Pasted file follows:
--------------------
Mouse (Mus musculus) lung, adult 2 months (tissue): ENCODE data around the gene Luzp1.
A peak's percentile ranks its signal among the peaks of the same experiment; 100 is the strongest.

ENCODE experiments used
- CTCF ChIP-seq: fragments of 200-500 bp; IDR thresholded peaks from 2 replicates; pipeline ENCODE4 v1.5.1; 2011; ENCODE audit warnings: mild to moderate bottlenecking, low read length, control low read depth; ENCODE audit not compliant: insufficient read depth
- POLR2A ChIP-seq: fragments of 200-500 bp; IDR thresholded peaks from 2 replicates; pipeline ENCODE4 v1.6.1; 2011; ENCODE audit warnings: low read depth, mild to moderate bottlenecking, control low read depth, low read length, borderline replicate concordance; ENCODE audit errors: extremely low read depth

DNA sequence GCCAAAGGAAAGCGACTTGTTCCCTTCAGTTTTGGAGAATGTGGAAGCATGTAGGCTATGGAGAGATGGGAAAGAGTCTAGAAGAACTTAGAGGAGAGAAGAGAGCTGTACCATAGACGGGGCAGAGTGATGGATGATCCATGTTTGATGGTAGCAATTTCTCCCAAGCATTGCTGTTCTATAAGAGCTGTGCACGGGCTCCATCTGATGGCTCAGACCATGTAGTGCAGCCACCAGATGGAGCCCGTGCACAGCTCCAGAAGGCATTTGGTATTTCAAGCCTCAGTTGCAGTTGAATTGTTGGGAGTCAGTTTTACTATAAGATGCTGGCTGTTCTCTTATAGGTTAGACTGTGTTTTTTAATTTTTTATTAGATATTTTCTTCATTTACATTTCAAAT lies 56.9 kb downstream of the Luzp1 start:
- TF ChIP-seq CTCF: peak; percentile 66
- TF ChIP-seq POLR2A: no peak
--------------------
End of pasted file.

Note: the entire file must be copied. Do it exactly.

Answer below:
Mouse (Mus musculus) lung, adult 2 months (tissue): ENCODE data around the gene Luzp1.
A peak's percentile ranks its signal among the peaks of the same experiment; 100 is the strongest.

ENCODE experiments used
- CTCF ChIP-seq: fragments of 200-500 bp; IDR thresholded peaks from 2 replicates; pipeline ENCODE4 v1.5.1; 2011; ENCODE audit warnings: mild to moderate bottlenecking, low read length, control low read depth; ENCODE audit not compliant: insufficient read depth
- POLR2A ChIP-seq: fragments of 200-500 bp; IDR thresholded peaks from 2 replicates; pipeline ENCODE4 v1.6.1; 2011; ENCODE audit warnings: low read depth, mild to moderate bottlenecking, control low read depth, low read length, borderline replicate concordance; ENCODE audit errors: extremely low read depth

DNA sequence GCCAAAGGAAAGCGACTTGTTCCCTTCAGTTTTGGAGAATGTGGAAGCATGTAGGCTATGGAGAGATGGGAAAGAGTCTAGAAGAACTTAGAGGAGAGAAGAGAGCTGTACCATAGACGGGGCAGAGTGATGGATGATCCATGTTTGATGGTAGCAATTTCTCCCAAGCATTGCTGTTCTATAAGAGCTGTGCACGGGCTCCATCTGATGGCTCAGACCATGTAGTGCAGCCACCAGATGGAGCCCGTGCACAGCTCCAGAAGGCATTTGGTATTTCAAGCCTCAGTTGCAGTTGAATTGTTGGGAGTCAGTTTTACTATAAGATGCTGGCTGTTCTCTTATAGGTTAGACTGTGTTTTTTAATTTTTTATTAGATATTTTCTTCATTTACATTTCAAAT lies 56.9 kb downstream of the Luzp1 start:
- TF ChIP-seq CTCF: peak; percentile 66
- TF ChIP-seq POLR2A: no peak